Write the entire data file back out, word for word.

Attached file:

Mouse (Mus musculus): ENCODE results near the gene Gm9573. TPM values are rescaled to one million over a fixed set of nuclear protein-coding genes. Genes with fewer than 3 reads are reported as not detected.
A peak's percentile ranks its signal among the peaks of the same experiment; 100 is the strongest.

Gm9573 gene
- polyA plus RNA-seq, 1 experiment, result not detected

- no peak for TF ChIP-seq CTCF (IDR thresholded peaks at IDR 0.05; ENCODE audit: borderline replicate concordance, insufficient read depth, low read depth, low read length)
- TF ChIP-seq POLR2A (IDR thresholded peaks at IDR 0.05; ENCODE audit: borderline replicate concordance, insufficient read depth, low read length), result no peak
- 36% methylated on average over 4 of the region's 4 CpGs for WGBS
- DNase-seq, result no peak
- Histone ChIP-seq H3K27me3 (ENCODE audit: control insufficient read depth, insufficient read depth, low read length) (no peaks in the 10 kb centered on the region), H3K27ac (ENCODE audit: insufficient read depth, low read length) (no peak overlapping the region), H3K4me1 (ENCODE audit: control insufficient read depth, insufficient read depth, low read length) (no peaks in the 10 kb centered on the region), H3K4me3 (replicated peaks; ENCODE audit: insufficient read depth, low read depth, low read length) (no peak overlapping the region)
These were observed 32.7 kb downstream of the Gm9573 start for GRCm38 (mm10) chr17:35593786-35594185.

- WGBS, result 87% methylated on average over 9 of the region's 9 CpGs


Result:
Mouse (Mus musculus): ENCODE results near the gene Gm9573. TPM values are rescaled to one million over a fixed set of nuclear protein-coding genes. Genes with fewer than 3 reads are reported as not detected.
A peak's percentile ranks its signal among the peaks of the same experiment; 100 is the strongest.

Gm9573 gene
- polyA plus RNA-seq, 1 experiment, result not detected

- no peak for TF ChIP-seq CTCF (IDR thresholded peaks at IDR 0.05; ENCODE audit: borderline replicate concordance, insufficient read depth, low read depth, low read length)
- TF ChIP-seq POLR2A (IDR thresholded peaks at IDR 0.05; ENCODE audit: borderline replicate concordance, insufficient read depth, low read length), result no peak
- 36% methylated on average over 4 of the region's 4 CpGs for WGBS
- DNase-seq, result no peak
- Histone ChIP-seq H3K27me3 (ENCODE audit: control insufficient read depth, insufficient read depth, low read length) (no peaks in the 10 kb centered on the region), H3K27ac (ENCODE audit: insufficient read depth, low read length) (no peak overlapping the region), H3K4me1 (ENCODE audit: control insufficient read depth, insufficient read depth, low read length) (no peaks in the 10 kb centered on the region), H3K4me3 (replicated peaks; ENCODE audit: insufficient read depth, low read depth, low read length) (no peak overlapping the region)
These were observed 32.7 kb downstream of the Gm9573 start for GRCm38 (mm10) chr17:35593786-35594185.

- WGBS, result 87% methylated on average over 9 of the region's 9 CpGs